You name it, if it’s British and seems a bit “posh”, someone’s trying to sell it overseas. Grand houses; Old Masters; classic brands; key firms in strategic industries (for example the chip designer Arm in 2020); London’s property market. In its place we have a financial services sector widely denounced as a front for international money laundering, in which grand old Mayfair townhouses once occupied by the old imperial aristocracy now shelter a new kind: hedge funds, traders, and family offices for the world’s oligarchs. Sometimes nothing remains but a Georgian or Victorian façade, behind which the bones of the building have been gutted and replaced by steel girders and suspended ceilings: the most eloquent imaginable metaphor for the hollowing-out that has taken place.

And in this brave new world, what are the descendants of Britain’s erstwhile caste of upper-class Victorian imperial administrators to do? Those who are bright enough go into finance; the rest leverage crisp vowels, social connections, and cultural know-how into careers as concierges and fixers to the genuine new plutocracy. And it’s in this light that we should understand the Sussexes, and perhaps also Gary Goldsmith: without the discretion or nous to thrive as butlers, they simply aim to squeeze what celebrity capital they can out of their royal connections. 

Under Manny Shinwell, as declining energy dominance forced Britain to begin self-cannibalising in earnest, physical mining ripped up a pristine country-house garden. Today, Goldsmith and the Sussexes alike continue in the same vein, with their own metaphorical strip-mining of Britain’s remaining cultural wealth.

As for the rest of us, we can only hope we’re nearing rock bottom. With the recent “student visas” bombshell barely off the front page, this week a “cash for care” scandal revealed employment agencies are selling British visas under the guise of staffing British care homes. In other words: while our current crop of leaders hasn’t literally put granny up for auction yet, in a bid to keep the lights on a few more days, they’re not far off.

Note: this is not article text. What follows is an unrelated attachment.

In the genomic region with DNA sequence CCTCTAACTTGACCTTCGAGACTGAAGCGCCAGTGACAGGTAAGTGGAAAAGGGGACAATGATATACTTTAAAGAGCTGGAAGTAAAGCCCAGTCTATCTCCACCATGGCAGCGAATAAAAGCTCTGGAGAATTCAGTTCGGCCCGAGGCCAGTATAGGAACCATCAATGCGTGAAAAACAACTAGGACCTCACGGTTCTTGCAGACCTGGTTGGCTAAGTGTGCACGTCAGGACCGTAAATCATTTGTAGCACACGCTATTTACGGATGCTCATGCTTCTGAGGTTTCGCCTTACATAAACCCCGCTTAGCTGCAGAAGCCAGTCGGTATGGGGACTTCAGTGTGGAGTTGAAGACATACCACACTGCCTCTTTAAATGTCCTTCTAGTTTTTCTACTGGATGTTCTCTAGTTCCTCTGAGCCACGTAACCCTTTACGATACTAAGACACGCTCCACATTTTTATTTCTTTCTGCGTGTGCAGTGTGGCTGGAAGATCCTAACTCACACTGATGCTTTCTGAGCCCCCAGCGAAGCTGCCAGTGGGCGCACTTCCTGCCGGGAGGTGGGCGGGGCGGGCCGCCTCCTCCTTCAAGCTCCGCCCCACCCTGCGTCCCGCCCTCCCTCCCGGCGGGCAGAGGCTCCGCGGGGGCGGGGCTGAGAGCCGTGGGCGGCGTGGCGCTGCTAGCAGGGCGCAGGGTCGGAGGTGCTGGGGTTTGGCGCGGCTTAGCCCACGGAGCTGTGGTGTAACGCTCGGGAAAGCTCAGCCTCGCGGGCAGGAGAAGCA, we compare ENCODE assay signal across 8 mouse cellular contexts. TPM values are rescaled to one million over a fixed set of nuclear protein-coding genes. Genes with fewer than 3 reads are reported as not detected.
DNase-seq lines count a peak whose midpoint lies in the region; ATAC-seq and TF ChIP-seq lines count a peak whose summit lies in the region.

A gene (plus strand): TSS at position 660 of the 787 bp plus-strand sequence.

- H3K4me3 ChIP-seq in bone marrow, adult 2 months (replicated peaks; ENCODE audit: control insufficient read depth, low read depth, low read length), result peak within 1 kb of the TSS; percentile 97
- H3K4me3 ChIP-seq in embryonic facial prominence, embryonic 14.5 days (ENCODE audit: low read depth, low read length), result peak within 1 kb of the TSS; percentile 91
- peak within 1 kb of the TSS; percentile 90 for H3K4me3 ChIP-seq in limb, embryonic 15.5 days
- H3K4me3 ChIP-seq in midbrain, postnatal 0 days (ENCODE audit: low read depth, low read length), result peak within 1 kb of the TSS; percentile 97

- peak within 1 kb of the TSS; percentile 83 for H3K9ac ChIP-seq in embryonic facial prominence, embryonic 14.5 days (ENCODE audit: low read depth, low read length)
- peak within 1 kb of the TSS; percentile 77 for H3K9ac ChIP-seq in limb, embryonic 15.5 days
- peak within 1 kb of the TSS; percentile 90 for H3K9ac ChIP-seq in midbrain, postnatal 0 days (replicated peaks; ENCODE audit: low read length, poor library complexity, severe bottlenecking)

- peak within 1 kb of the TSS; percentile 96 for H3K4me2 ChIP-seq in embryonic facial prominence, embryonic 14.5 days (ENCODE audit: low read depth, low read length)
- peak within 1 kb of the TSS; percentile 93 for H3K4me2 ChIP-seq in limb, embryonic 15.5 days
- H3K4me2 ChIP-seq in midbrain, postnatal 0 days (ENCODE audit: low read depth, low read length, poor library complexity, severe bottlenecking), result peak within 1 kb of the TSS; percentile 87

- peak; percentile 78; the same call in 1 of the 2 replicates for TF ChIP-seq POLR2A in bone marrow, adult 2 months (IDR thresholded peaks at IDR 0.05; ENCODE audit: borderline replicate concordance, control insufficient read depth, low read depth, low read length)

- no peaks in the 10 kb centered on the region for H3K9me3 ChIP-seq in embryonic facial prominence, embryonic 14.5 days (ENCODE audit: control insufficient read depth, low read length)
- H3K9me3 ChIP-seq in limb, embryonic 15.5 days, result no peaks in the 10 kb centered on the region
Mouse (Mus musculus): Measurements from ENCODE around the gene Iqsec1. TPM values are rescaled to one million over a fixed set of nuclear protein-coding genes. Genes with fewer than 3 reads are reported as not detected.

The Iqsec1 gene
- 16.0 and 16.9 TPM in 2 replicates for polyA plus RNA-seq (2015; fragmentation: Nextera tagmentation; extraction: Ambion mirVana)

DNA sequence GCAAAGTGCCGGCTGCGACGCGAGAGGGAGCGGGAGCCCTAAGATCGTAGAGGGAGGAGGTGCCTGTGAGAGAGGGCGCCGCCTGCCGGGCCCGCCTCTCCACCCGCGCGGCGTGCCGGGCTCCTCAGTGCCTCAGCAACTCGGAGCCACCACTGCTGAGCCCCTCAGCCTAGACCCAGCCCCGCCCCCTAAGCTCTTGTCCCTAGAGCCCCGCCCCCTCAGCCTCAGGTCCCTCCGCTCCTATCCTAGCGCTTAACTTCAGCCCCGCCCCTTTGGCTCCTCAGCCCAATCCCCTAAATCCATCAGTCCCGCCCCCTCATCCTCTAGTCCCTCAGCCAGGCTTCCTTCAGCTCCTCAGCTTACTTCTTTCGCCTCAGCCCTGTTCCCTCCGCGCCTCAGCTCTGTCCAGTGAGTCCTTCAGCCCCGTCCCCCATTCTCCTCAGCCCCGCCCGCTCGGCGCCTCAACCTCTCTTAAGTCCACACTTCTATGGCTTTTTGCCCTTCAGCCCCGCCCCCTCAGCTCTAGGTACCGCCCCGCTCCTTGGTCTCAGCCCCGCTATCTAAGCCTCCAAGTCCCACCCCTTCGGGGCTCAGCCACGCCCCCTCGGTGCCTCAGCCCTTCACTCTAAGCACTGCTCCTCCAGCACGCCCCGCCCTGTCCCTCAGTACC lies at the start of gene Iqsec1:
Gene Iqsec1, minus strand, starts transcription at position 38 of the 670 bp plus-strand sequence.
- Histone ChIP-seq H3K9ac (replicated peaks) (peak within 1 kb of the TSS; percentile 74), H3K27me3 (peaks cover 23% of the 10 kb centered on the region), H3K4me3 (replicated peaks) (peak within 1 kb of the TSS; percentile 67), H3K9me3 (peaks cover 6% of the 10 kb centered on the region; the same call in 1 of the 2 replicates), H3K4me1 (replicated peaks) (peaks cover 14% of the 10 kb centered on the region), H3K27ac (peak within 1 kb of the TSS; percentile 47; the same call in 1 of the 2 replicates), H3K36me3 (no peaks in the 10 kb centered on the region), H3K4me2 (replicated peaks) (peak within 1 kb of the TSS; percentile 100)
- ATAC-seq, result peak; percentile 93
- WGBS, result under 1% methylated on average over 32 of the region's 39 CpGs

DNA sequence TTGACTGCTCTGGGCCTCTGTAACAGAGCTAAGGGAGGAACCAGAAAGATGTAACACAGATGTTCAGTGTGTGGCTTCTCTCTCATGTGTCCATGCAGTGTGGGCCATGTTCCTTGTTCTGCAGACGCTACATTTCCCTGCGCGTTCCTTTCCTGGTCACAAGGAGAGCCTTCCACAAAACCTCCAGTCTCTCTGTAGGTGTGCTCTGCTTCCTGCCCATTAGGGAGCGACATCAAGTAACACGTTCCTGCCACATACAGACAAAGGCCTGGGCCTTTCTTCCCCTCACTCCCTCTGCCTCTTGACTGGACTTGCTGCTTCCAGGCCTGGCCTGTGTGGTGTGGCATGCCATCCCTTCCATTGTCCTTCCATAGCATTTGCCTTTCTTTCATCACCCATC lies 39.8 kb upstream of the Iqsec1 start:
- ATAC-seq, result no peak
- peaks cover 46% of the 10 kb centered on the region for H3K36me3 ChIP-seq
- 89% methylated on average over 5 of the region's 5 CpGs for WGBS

What would a less defeatist, more future-oriented Britain look like, on the other side of rock bottom? It’s hard to say, though I suspect somehow that Charles remembers the old world too keenly to be the man to represent it. Perhaps his son will drag us out of our doldrums, and set a new tone: it happened with Victoria, after all, after the chaos of the Georgian era.

It’s less clear today what kind of kingdom, if any, they would have. The declinist view is that maybe it doesn’t matter if care workers can’t speak English; we can just fling a few more quid at the emblems of Britain’s former grandeur, and live off leisure, tourism and the “creative industries”, as with the Levelling Up Fund grant now restoring Wentworth Woodhouse. I’m less sure. For while This Is Rigged seem to think we can both end oil extraction and still demand cheap (and oil-intensive) disposable nappies, between competing environmental concerns and new geopolitical tensions our energy future is ever more uncertain.

Meanwhile the industries of the future appear to be AI and biotech, all underwritten by a new “scramble for Africa” focused on the rare earth minerals required for the tech sector and the “green transition”. Thus far, though, Britain’s push to be at the forefront of all these efforts has appeared lukewarm: the £940m recently hailed in UK funding to support green innovation pales into insignificance beside America’s $1.25 trillion.

But even if (and, I hope, when) we find a way through, perhaps under a newly-ascendant William V, I doubt it’ll be to the future imagined by This Is Rigged: a world both free of fossil fuels and still somehow brimful of state welfare and cheap conveniences. The best we can hope for is that some more creative future leader will take us back to the Victorian era not just in a bad way, but also a good one. If we’re to have the poverty and inequality, at least let us also have the grand architecture, the moral seriousness, the scientific innovation, and the unifying leadership. Britain could still have this; we just need to muster the energy.

Mary Harrington is a contributing editor at UnHerd.